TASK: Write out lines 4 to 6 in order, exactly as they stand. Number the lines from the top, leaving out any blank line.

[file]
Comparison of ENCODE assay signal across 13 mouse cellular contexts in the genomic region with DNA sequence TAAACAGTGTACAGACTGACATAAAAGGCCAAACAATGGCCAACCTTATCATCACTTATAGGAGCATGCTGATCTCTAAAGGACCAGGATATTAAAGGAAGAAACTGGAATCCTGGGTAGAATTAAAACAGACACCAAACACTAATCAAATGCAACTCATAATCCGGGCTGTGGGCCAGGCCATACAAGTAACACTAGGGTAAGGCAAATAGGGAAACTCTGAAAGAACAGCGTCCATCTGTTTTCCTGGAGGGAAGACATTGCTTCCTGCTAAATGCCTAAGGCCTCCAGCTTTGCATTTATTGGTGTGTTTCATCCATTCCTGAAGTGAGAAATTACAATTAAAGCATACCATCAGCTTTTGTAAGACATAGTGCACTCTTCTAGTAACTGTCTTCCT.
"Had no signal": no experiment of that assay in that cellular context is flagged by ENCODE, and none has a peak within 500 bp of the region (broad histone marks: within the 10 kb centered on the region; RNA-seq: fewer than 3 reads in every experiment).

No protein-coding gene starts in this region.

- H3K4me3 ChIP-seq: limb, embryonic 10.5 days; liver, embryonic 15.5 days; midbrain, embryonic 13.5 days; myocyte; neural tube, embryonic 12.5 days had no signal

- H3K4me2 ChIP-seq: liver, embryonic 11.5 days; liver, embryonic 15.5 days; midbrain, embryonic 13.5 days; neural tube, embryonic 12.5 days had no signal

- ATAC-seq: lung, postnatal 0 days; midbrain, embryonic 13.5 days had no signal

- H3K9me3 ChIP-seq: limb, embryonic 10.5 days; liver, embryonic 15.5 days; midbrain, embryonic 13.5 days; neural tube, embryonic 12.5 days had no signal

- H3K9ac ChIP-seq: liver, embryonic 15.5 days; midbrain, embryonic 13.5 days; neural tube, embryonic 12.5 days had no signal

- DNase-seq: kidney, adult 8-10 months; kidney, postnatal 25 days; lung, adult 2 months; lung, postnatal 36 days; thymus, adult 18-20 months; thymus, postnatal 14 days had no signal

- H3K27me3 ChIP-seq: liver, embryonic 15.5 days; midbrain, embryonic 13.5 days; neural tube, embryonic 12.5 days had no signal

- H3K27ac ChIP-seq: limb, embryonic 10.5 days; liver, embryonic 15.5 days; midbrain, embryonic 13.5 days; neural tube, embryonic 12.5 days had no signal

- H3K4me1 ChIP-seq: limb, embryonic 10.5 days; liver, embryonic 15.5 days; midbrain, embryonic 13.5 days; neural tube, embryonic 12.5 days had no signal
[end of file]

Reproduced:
- H3K4me3 ChIP-seq: limb, embryonic 10.5 days; liver, embryonic 15.5 days; midbrain, embryonic 13.5 days; myocyte; neural tube, embryonic 12.5 days had no signal

- H3K4me2 ChIP-seq: liver, embryonic 11.5 days; liver, embryonic 15.5 days; midbrain, embryonic 13.5 days; neural tube, embryonic 12.5 days had no signal

- ATAC-seq: lung, postnatal 0 days; midbrain, embryonic 13.5 days had no signal